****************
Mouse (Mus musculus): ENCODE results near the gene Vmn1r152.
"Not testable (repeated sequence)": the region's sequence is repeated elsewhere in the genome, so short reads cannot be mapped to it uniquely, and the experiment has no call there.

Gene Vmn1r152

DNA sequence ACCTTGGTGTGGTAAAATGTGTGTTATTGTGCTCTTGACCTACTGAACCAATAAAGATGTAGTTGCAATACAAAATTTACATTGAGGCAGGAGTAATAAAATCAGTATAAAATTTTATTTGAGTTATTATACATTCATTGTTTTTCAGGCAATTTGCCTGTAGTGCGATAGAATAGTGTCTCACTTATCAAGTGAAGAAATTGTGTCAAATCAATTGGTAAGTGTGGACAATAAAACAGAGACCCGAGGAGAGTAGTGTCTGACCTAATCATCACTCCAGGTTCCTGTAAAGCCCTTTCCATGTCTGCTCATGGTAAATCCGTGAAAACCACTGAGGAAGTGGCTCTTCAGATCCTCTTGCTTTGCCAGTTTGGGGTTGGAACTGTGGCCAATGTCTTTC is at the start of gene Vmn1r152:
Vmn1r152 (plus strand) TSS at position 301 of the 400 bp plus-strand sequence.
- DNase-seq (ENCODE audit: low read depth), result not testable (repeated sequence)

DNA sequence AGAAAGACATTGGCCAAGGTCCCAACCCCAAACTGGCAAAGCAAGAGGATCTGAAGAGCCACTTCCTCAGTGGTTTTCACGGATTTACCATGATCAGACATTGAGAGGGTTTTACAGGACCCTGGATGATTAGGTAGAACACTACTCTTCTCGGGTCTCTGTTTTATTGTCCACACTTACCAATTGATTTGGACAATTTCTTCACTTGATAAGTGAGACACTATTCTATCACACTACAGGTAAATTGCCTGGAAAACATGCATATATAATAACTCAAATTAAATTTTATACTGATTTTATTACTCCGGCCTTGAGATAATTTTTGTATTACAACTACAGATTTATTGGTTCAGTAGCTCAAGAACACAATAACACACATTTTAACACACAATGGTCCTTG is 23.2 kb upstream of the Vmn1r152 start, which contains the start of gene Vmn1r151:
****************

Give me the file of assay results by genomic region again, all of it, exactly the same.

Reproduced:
Mouse (Mus musculus): ENCODE results near the gene Vmn1r152.
"Not testable (repeated sequence)": the region's sequence is repeated elsewhere in the genome, so short reads cannot be mapped to it uniquely, and the experiment has no call there.

Gene Vmn1r152

DNA sequence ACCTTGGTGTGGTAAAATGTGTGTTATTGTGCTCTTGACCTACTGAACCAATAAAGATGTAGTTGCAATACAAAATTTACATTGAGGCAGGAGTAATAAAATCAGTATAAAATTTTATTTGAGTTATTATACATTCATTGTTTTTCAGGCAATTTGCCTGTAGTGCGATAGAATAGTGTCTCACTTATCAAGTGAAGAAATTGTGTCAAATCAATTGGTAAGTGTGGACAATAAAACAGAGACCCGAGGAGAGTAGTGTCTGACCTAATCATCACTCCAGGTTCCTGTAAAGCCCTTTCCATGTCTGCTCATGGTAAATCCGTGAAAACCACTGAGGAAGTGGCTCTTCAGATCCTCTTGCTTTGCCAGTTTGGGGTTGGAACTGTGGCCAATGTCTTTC is at the start of gene Vmn1r152:
Vmn1r152 (plus strand) TSS at position 301 of the 400 bp plus-strand sequence.
- DNase-seq (ENCODE audit: low read depth), result not testable (repeated sequence)

DNA sequence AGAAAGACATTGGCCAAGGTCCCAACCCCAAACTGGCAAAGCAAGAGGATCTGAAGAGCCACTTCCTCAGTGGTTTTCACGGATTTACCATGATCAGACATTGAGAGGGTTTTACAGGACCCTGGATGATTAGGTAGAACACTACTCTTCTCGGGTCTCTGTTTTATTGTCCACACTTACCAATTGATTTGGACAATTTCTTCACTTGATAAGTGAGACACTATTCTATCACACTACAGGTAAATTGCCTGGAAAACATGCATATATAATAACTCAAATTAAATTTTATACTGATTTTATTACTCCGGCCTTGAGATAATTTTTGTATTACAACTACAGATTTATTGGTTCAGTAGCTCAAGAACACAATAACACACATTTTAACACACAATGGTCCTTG is 23.2 kb upstream of the Vmn1r152 start, which contains the start of gene Vmn1r151: